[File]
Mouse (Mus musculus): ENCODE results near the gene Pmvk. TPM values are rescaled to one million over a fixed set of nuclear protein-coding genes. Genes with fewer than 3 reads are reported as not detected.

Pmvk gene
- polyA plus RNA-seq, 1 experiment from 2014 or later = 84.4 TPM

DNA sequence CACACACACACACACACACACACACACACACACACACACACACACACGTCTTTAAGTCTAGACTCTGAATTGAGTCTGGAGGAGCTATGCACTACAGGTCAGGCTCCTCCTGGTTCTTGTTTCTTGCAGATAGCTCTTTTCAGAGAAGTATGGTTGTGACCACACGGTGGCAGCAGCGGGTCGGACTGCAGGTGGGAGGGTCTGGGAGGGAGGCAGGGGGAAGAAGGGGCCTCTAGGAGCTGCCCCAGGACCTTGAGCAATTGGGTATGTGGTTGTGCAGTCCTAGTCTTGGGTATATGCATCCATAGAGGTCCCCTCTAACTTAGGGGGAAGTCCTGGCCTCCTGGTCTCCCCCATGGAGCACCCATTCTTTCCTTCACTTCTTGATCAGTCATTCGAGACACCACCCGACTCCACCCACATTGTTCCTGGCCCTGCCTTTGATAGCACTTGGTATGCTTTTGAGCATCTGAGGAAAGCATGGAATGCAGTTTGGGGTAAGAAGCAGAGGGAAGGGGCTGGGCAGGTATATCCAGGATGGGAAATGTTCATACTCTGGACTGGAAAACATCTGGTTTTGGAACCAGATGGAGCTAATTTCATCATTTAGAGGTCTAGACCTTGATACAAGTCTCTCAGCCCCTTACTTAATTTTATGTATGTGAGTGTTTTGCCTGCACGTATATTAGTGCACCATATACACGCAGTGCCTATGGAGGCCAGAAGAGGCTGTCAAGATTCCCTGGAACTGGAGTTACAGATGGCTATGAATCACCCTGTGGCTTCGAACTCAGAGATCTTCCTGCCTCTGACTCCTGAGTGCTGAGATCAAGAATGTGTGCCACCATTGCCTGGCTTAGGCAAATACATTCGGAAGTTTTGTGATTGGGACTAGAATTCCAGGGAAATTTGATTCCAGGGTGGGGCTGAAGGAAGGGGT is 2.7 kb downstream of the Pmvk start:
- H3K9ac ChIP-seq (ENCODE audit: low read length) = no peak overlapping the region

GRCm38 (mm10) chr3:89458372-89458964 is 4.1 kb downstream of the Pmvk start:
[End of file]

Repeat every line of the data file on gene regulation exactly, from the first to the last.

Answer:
Mouse (Mus musculus): ENCODE results near the gene Pmvk. TPM values are rescaled to one million over a fixed set of nuclear protein-coding genes. Genes with fewer than 3 reads are reported as not detected.

Pmvk gene
- polyA plus RNA-seq, 1 experiment from 2014 or later = 84.4 TPM

DNA sequence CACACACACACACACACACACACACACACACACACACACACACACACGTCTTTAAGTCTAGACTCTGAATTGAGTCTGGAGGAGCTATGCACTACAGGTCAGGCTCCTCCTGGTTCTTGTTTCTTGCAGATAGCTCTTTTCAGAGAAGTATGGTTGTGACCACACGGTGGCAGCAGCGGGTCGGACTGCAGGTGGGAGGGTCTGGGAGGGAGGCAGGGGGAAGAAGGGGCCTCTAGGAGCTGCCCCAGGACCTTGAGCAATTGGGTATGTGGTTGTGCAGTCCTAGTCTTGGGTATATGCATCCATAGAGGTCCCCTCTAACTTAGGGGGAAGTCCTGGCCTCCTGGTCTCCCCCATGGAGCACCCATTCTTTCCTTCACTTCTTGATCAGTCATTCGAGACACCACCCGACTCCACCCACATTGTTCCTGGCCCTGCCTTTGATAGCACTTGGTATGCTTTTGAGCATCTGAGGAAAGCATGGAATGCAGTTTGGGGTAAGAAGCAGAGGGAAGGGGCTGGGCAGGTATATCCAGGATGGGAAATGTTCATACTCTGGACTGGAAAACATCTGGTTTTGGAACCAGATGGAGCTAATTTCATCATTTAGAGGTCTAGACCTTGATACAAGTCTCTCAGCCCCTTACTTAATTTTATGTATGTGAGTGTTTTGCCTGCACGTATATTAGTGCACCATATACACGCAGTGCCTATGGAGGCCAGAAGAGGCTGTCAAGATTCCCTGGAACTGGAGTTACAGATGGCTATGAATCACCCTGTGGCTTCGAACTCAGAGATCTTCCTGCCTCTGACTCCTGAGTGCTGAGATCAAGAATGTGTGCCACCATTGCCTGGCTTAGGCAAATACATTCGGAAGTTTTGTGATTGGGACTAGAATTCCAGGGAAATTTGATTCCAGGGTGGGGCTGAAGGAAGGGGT is 2.7 kb downstream of the Pmvk start:
- H3K9ac ChIP-seq (ENCODE audit: low read length) = no peak overlapping the region

GRCm38 (mm10) chr3:89458372-89458964 is 4.1 kb downstream of the Pmvk start: